Multilateral agency heads urge action on global food security crisis

Multilateral agency heads urge action on global food security crisis

Multilateral agency heads urge action on global food security crisis
Workers in a grain warehouse in North Darfur, Sudan. The agency leaders say 345 million people in 82 countries are at risk of famine or losing their lives. UN photo by Albert Gonzalez Farran.

  • Leaders of FAO, IMF, WB, WFP and WTO cry for urgent action to address food security crisis saying the lives and livelihoods of 345 million people worldwide are at risk
  • Around 25 countries have restricted exports in reaction to crisis, affecting over 8% of global food trade
  • The leaders said what’s needed are immediate support to vulnerable, facilitation of trade and global food supply, boosting production and investing in climate-resilient agriculture

Heads of the Food and Agriculture Organization, International Monetary Fund, World Bank Group, World Food Programme and the World Trade Organization have called for urgent action to address the global food security crisis, saying the lives and livelihoods of 345 million people worldwide are at risk.

The leaders said in a joint statement issued at the end of their meeting in Geneva on July15 that the COVID-19 pandemic, international supply chain interruptions, and Russia’s war on Ukraine have severely disrupted the interlinked food, fuel, and fertilizer markets.

FAO Director General Qu Dongyu, IMF Managing Director Kristalina Georgieva, WB Group President David Malpass, WFP Executive Director David Beasley and WTO Director General Ngozi Okonjo-Iweala said urgent action is needed to address the global food security crisis.

“By June 2022, the number of acute food insecure people – whose access to food in the short term has been restricted to the point that their lives and livelihoods are at risk – increased to 345 million in 82 countries, according to WFP.

“Making matters worse, around 25 countries have reacted to higher food prices by adopting export restrictions affecting over 8% of global food trade.”

The leaders said complicating the food supply response is the doubling of fertilizer prices over the last 12 months, reflecting record-high costs of inputs such as natural gas. Global stocks, which steadily increased over the last decade, need to be released to bring prices down.

“All this is happening at a time when fiscal space for government action is already severely constrained following the COVID-19 pandemic. Beyond the short term, climate change is structurally affecting agriculture productivity in many countries,” they said.

The leaders said avoiding further setbacks to achieving the Sustainable Development Goals requires the following short and long-term actions in four key areas:  

  • Providing immediate support to vulnerable: Rapidly strengthening safety nets for vulnerable households at the national level and ensuring that WFP has sufficient resources to serve the neediest is a priority. WFP operations should be facilitated through actions, such as the recent WTO agreement not to impose export restrictions on its purchases of food for humanitarian purposes.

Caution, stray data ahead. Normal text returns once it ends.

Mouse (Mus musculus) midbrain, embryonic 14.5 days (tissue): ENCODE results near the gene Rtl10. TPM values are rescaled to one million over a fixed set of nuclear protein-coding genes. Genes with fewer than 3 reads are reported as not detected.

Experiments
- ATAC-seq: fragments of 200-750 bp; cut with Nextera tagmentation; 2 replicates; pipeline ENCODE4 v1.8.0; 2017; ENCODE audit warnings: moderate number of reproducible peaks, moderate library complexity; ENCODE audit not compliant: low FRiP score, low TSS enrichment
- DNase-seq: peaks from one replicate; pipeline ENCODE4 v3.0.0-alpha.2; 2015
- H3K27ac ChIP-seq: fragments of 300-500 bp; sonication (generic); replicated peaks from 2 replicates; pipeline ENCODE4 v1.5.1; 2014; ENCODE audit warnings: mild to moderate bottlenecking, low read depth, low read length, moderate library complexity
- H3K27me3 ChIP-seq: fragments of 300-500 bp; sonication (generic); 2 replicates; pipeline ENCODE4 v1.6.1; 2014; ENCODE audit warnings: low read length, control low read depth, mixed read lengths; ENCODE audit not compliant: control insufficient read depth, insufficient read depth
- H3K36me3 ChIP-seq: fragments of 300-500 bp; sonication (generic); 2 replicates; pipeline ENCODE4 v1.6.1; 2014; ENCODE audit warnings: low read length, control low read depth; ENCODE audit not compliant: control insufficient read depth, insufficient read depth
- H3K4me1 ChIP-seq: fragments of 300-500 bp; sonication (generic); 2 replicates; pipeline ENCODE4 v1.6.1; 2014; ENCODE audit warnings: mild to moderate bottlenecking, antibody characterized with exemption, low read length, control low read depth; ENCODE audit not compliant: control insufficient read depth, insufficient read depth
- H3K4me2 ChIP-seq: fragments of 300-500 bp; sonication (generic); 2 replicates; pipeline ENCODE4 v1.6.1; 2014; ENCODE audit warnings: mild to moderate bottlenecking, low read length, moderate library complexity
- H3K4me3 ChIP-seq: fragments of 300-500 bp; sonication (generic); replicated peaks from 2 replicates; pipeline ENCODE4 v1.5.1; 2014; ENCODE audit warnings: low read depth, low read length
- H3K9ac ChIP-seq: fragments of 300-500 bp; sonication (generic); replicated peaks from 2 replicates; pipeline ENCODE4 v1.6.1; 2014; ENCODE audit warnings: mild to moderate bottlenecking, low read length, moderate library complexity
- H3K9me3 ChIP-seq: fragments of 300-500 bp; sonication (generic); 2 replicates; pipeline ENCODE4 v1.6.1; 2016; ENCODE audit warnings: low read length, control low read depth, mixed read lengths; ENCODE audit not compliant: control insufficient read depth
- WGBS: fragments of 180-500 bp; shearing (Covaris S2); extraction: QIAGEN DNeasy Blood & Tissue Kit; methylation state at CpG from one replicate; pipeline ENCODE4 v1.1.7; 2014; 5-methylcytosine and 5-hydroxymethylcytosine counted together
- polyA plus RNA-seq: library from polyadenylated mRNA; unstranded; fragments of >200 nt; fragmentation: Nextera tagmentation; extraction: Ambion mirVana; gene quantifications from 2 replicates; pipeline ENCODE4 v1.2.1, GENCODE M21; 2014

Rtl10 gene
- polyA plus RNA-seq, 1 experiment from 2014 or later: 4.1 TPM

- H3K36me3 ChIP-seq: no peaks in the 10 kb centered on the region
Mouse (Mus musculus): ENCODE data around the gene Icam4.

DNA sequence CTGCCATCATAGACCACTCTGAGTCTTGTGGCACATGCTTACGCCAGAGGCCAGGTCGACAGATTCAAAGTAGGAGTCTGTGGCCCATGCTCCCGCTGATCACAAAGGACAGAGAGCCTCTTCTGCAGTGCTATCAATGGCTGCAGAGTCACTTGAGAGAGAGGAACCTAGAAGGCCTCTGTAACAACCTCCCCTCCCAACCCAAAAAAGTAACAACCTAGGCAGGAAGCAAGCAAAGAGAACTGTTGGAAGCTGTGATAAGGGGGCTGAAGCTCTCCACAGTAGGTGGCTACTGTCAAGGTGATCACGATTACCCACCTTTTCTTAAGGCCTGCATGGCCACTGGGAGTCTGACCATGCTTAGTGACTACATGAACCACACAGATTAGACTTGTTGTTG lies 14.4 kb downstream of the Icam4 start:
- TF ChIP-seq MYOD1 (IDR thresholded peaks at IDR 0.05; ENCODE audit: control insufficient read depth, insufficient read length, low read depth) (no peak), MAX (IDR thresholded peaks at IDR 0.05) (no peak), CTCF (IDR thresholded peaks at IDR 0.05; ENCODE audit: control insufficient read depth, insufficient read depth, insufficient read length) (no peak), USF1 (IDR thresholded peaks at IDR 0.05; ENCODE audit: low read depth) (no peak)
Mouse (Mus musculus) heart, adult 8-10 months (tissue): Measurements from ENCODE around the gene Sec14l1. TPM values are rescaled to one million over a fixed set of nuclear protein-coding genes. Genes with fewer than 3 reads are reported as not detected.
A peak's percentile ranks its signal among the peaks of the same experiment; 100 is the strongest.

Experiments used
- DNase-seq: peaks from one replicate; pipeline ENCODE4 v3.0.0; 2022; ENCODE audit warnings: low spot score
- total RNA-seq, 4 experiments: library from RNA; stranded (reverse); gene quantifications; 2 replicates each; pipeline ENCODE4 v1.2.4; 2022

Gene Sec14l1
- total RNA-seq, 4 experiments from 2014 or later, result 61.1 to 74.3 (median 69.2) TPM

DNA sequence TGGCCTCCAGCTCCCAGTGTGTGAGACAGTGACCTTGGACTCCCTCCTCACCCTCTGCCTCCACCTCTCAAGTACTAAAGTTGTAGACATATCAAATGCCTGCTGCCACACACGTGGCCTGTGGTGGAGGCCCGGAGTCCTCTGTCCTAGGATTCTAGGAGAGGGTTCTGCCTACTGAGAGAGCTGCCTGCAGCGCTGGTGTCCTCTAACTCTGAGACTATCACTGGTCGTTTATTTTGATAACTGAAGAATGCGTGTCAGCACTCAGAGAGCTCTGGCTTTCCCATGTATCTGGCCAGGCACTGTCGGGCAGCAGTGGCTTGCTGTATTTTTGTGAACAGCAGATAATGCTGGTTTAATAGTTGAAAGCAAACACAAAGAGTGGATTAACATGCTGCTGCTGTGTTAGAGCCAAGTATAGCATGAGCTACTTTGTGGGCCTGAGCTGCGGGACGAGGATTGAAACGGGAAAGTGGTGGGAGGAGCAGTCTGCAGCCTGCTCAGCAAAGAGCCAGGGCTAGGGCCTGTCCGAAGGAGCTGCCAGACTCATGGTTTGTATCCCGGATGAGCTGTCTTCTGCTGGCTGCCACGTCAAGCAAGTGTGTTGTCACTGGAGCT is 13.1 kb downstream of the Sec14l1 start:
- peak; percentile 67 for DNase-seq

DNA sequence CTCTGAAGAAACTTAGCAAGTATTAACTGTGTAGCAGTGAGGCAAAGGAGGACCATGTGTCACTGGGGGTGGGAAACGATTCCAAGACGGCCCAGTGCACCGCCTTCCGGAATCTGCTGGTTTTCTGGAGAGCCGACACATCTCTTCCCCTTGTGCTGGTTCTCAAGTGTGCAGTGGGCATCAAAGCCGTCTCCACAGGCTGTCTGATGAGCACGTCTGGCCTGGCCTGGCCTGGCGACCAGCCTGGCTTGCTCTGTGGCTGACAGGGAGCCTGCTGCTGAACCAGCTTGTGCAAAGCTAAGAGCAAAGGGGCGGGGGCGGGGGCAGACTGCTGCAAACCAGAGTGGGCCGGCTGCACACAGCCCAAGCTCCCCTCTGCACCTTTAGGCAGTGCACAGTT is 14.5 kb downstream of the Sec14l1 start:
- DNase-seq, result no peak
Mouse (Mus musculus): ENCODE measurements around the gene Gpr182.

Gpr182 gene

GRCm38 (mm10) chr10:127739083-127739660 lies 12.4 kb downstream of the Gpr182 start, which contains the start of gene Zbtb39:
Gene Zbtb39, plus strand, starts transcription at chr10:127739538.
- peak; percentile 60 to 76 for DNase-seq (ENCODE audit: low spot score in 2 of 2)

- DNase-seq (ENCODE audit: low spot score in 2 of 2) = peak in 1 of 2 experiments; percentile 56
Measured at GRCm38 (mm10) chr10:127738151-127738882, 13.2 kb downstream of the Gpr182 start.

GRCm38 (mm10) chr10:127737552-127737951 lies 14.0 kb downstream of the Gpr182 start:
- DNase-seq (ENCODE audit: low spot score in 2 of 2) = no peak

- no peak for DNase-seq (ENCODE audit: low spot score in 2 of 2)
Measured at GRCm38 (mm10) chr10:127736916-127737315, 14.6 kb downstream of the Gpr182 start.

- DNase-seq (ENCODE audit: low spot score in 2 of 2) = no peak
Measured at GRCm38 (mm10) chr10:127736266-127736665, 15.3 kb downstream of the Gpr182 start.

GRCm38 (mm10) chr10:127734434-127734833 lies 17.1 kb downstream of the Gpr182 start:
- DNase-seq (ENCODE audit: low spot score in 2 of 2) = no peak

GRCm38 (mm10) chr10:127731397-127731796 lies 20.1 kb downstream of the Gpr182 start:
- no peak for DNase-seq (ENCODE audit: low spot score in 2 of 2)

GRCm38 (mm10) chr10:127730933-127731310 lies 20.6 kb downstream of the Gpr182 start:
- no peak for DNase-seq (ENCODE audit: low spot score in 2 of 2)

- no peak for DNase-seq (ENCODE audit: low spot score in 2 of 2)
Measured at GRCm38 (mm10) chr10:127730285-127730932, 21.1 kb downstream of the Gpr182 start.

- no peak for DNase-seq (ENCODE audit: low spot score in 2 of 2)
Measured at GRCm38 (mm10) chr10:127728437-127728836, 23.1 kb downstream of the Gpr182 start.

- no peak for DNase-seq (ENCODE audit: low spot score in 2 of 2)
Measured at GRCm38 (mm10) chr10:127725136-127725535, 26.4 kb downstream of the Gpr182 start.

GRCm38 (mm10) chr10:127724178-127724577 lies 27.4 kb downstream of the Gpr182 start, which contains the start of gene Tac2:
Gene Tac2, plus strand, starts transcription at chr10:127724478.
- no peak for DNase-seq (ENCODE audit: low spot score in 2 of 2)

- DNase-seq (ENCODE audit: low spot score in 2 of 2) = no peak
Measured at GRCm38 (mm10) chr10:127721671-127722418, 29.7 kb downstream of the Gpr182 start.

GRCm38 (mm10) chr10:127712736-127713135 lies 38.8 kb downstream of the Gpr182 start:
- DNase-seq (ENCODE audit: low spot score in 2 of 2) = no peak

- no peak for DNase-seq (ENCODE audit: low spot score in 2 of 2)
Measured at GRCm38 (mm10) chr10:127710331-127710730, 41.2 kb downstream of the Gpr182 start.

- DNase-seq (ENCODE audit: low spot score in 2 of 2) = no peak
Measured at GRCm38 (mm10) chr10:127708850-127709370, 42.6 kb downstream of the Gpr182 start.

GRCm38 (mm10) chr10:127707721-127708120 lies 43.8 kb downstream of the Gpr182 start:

• Facilitating trade and international supply of food: In the short term, releasing stocks, consistent with WTO rules, and finding a diplomatic solution to evacuate the grains and fertilizers blocked in Ukraine, will help address availability and affordability of food supplies. Facilitating trade and improving the functioning and resilience of global markets for food and agriculture, including cereals, fertilizers, and other agriculture production inputs are key. Removing export restrictions and adopting inspections and licensing processes that are more flexible help minimize supply disruptions and lower prices. 
  • Boosting production: Taking action to encourage farmers and fishers to boost sustainable food production – in both developing and developed countries – and improve the supply chains to the world’s 8 billion consumers is needed. This requires affordable fertilizers, seeds, and other inputs through the private sector as primary actorS. Providing working capital for competitive producers is also a key priority.
  • Investing in climate-resilient agriculture: Supporting resilient investments in agricultural capacity and providing support to adaptation, smallholder farms, food systems and climate-smart technologies are essential to develop a resilient climate-smart agriculture that will ensure steady production in the years to come. Work on norms and standard-setting for food safety and on value chain infrastructure (storage facilities, cooling facilities, banking infrastructure and insurance infrastructure) is also important to increase access and reduce inequality.

The leaders said experience shows that it is important to support developing countries hurt by price increases and shortages to meet their urgent needs without derailing longer-term development goals.

Assuring that the most vulnerable countries facing significant balance of payments problems can cover the cost of the increase in their food import bill to minimize any risk of social unrest is essential, they said.

“We call for countries to strengthen safety nets, facilitate trade, boost production, and invest in resilient agriculture. Country specific needs should be identified and defined through a country-based process that mobilizes investments from multilateral development banks to connect short-, medium- and long-term opportunities, the leader said.

They committed to working together to support this process through the Global Alliance for Food Security, jointly convened by the G7 Presidency and the WBG, to monitor the drivers and the impact of higher prices and help ensure that investment, financing, data, and best-practice knowledge are available to countries in need.


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